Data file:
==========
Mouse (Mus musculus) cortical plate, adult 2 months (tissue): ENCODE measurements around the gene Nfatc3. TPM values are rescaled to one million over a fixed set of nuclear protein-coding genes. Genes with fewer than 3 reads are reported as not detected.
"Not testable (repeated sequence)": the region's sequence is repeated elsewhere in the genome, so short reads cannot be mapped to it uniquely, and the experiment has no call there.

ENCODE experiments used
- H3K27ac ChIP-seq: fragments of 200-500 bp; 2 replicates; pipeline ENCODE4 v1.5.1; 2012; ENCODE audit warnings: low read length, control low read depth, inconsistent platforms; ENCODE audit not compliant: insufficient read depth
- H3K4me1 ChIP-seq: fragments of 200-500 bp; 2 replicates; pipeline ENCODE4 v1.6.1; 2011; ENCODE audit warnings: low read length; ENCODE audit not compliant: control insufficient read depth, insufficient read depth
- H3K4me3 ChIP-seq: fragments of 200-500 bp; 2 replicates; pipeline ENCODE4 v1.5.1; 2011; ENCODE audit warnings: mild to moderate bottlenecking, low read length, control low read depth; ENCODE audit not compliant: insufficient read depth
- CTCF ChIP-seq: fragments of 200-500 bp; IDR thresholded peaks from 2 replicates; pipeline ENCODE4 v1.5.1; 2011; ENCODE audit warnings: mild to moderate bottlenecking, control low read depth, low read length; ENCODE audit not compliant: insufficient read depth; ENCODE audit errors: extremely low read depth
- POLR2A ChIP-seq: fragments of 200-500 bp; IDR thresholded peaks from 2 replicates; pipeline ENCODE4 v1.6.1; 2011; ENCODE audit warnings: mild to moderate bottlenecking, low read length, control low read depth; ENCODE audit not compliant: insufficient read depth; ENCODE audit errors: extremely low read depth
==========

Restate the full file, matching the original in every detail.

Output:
Mouse (Mus musculus) cortical plate, adult 2 months (tissue): ENCODE measurements around the gene Nfatc3. TPM values are rescaled to one million over a fixed set of nuclear protein-coding genes. Genes with fewer than 3 reads are reported as not detected.
"Not testable (repeated sequence)": the region's sequence is repeated elsewhere in the genome, so short reads cannot be mapped to it uniquely, and the experiment has no call there.

ENCODE experiments used
- H3K27ac ChIP-seq: fragments of 200-500 bp; 2 replicates; pipeline ENCODE4 v1.5.1; 2012; ENCODE audit warnings: low read length, control low read depth, inconsistent platforms; ENCODE audit not compliant: insufficient read depth
- H3K4me1 ChIP-seq: fragments of 200-500 bp; 2 replicates; pipeline ENCODE4 v1.6.1; 2011; ENCODE audit warnings: low read length; ENCODE audit not compliant: control insufficient read depth, insufficient read depth
- H3K4me3 ChIP-seq: fragments of 200-500 bp; 2 replicates; pipeline ENCODE4 v1.5.1; 2011; ENCODE audit warnings: mild to moderate bottlenecking, low read length, control low read depth; ENCODE audit not compliant: insufficient read depth
- CTCF ChIP-seq: fragments of 200-500 bp; IDR thresholded peaks from 2 replicates; pipeline ENCODE4 v1.5.1; 2011; ENCODE audit warnings: mild to moderate bottlenecking, control low read depth, low read length; ENCODE audit not compliant: insufficient read depth; ENCODE audit errors: extremely low read depth
- POLR2A ChIP-seq: fragments of 200-500 bp; IDR thresholded peaks from 2 replicates; pipeline ENCODE4 v1.6.1; 2011; ENCODE audit warnings: mild to moderate bottlenecking, low read length, control low read depth; ENCODE audit not compliant: insufficient read depth; ENCODE audit errors: extremely low read depth